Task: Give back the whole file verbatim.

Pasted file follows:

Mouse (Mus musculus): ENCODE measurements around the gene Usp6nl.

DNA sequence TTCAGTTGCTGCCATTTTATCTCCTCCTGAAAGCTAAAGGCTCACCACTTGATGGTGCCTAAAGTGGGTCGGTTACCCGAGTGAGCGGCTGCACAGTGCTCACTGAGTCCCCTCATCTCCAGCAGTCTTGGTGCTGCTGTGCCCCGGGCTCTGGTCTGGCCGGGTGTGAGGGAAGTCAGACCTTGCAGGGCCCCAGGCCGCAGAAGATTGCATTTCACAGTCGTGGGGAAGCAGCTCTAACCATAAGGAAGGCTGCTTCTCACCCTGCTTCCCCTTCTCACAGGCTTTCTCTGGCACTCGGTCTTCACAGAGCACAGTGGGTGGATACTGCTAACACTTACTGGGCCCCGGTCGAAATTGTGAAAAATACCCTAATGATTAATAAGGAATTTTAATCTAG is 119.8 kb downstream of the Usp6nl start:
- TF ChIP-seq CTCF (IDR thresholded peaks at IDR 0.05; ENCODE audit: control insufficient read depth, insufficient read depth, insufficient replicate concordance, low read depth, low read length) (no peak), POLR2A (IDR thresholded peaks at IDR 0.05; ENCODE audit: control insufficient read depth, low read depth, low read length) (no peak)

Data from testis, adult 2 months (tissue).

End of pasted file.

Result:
Mouse (Mus musculus): ENCODE measurements around the gene Usp6nl.

DNA sequence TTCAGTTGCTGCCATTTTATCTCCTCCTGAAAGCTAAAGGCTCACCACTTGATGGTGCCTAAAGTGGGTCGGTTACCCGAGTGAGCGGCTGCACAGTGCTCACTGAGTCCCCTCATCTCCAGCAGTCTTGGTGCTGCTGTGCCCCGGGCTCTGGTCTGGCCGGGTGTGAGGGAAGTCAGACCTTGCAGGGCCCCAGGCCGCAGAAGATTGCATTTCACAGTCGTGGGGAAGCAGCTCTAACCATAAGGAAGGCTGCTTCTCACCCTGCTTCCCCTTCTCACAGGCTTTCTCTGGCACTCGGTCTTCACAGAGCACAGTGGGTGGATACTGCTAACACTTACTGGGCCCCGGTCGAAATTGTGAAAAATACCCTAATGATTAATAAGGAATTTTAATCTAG is 119.8 kb downstream of the Usp6nl start:
- TF ChIP-seq CTCF (IDR thresholded peaks at IDR 0.05; ENCODE audit: control insufficient read depth, insufficient read depth, insufficient replicate concordance, low read depth, low read length) (no peak), POLR2A (IDR thresholded peaks at IDR 0.05; ENCODE audit: control insufficient read depth, low read depth, low read length) (no peak)

Data from testis, adult 2 months (tissue).